(Interview 5/2014. Oil on linen, 40 ins.x 30 ins.)
When I reached out to Ilana for an update, she sent me this lovely note.
"Hi Theresa!! It’s so wonderful to hear from you I have your portrait hanging in my office and it’s behind me on my Zoom calls all day so everyone can see it in my meetings! Currently I’m on COBRA as my husband transitions jobs and it’s costing us about $2,000 a month in the interim. But with both of us being on biologics we couldn’t have a gap at all. I’m doing okay health wise — my IVIG which I had stopped for many years and finally restarted two months ago is helping a lot — I actually just built up enough antibodies to get my first COVID shot I currently work for WEGO Health as a Patient Leader Network Manager still working in patient advocacy just more on the agency/PR side of it.
In 2021 Ilana shared her plight in a social media post:
"I’m a patient advocate with 31-years of experience living with a rare disease. So I knew getting my #primaryimmunedeficiency medication covered through a new insurance was going to be hard. When we switched from Cigna to Blue Cross Blue Shield, we paid for #Cobra to ensure my treatment would be covered while we waited for prior authorization. For 6 weeks we waited. My immunologist submitted all the right paperwork. My infusion pharmacy made bi-weekly calls on my behalf. As expected, coverage was denied on the first round. So we resubmitted with more proof of need. BCBS “lost” the paperwork and closed the case. Meaning when they re-opened it, we’d have to start all over. My infusion pharmacy went to war, arguing fault and eventually BCBS offered a peer-to-peer review. While we waited for them to schedule it, I ran out of medication.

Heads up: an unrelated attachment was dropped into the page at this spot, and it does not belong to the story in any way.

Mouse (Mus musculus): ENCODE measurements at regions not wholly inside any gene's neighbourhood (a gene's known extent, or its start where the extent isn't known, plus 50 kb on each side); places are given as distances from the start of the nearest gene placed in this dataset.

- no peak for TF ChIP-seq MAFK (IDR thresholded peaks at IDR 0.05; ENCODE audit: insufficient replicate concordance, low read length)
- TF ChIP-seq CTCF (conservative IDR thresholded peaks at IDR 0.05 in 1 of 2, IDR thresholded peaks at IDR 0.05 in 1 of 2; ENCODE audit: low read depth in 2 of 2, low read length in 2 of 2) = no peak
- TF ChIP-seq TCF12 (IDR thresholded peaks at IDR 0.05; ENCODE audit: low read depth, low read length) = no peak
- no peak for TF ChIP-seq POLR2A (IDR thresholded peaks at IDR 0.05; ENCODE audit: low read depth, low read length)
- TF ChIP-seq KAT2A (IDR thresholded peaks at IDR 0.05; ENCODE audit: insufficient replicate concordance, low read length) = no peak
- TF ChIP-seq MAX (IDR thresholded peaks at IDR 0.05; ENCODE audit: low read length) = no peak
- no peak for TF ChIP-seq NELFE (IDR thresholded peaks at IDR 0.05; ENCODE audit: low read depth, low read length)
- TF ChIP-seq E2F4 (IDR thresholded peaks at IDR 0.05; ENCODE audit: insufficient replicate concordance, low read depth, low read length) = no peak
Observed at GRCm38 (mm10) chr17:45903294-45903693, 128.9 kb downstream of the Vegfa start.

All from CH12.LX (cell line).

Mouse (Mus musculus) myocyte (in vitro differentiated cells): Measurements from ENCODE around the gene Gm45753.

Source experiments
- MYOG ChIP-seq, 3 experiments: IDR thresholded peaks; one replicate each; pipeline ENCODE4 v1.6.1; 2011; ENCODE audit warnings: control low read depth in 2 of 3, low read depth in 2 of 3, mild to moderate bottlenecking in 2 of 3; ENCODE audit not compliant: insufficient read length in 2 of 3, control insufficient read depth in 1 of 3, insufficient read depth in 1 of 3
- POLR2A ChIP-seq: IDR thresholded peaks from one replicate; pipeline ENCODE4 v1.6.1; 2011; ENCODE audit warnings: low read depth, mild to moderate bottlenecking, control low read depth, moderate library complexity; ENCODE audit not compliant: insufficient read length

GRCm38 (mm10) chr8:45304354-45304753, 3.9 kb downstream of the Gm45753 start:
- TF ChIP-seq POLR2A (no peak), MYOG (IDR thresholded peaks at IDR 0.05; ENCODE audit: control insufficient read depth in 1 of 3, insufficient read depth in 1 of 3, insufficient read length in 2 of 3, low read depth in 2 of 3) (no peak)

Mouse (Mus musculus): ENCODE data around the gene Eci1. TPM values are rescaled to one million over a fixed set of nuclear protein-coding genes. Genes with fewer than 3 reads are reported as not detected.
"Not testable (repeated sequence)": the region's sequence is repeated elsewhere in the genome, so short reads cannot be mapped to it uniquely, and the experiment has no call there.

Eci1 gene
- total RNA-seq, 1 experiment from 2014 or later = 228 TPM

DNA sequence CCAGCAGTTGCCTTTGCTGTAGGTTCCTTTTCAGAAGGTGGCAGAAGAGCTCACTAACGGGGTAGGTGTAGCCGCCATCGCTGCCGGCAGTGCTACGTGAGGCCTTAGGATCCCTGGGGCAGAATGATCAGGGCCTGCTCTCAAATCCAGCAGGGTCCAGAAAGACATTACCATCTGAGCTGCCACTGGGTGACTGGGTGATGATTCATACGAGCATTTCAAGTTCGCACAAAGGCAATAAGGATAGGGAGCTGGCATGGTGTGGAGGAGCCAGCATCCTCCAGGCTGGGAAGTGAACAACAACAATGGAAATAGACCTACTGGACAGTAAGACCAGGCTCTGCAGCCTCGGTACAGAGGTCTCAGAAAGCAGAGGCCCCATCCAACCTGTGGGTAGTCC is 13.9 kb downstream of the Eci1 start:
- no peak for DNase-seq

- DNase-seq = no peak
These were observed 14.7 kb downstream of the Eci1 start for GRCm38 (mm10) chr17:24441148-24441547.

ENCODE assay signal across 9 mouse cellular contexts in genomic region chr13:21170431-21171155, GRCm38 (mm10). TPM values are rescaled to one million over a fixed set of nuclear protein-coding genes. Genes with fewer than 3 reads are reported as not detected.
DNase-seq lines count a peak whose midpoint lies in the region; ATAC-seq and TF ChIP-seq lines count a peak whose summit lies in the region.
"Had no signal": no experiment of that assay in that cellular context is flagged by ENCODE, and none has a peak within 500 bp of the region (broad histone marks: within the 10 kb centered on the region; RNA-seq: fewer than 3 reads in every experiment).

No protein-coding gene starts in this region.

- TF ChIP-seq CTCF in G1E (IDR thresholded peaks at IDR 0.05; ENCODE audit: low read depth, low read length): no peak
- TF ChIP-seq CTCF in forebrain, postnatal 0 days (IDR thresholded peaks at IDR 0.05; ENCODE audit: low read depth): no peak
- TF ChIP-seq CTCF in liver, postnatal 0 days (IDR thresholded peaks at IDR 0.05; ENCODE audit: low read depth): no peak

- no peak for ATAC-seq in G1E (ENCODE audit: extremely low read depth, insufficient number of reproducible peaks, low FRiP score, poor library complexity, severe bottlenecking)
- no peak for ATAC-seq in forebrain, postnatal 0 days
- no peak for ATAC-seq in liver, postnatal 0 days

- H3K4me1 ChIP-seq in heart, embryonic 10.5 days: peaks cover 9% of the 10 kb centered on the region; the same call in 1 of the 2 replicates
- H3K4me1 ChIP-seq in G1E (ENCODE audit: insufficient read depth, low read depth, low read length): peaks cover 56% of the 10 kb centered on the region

"And I suffered because of it.
"Today, after weeks of worry and waiting, they finally approved my coverage and I’ll be getting a new batch of meds soon. In the interim, I reached out to my contacts at my manufacturers company and they also supplied me with a compassion dose through IG Cares.
My team and I did everything the right way, with so much forethought and precaution.
It’s sad that patients have to be experts in this way. It’s sad that American insurance companies are so greedy that they claim to know better than our doctors and ignore lab work. Do better."
Artist’s Note (2014)
“I don’t know how people survive without insurance,” this subject told me. I hear these words often from people who would no doubt be dead without access to the medical care their health insurance gives them.